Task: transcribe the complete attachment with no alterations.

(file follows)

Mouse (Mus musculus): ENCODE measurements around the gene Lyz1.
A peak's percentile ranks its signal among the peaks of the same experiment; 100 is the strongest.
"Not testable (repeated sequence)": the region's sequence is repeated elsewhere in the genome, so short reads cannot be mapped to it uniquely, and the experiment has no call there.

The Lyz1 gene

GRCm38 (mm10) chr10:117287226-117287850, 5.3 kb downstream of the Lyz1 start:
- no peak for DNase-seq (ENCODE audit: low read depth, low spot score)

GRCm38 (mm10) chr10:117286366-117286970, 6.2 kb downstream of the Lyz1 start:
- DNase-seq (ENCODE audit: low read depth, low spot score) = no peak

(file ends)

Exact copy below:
Mouse (Mus musculus): ENCODE measurements around the gene Lyz1.
A peak's percentile ranks its signal among the peaks of the same experiment; 100 is the strongest.
"Not testable (repeated sequence)": the region's sequence is repeated elsewhere in the genome, so short reads cannot be mapped to it uniquely, and the experiment has no call there.

The Lyz1 gene

GRCm38 (mm10) chr10:117287226-117287850, 5.3 kb downstream of the Lyz1 start:
- no peak for DNase-seq (ENCODE audit: low read depth, low spot score)

GRCm38 (mm10) chr10:117286366-117286970, 6.2 kb downstream of the Lyz1 start:
- DNase-seq (ENCODE audit: low read depth, low spot score) = no peak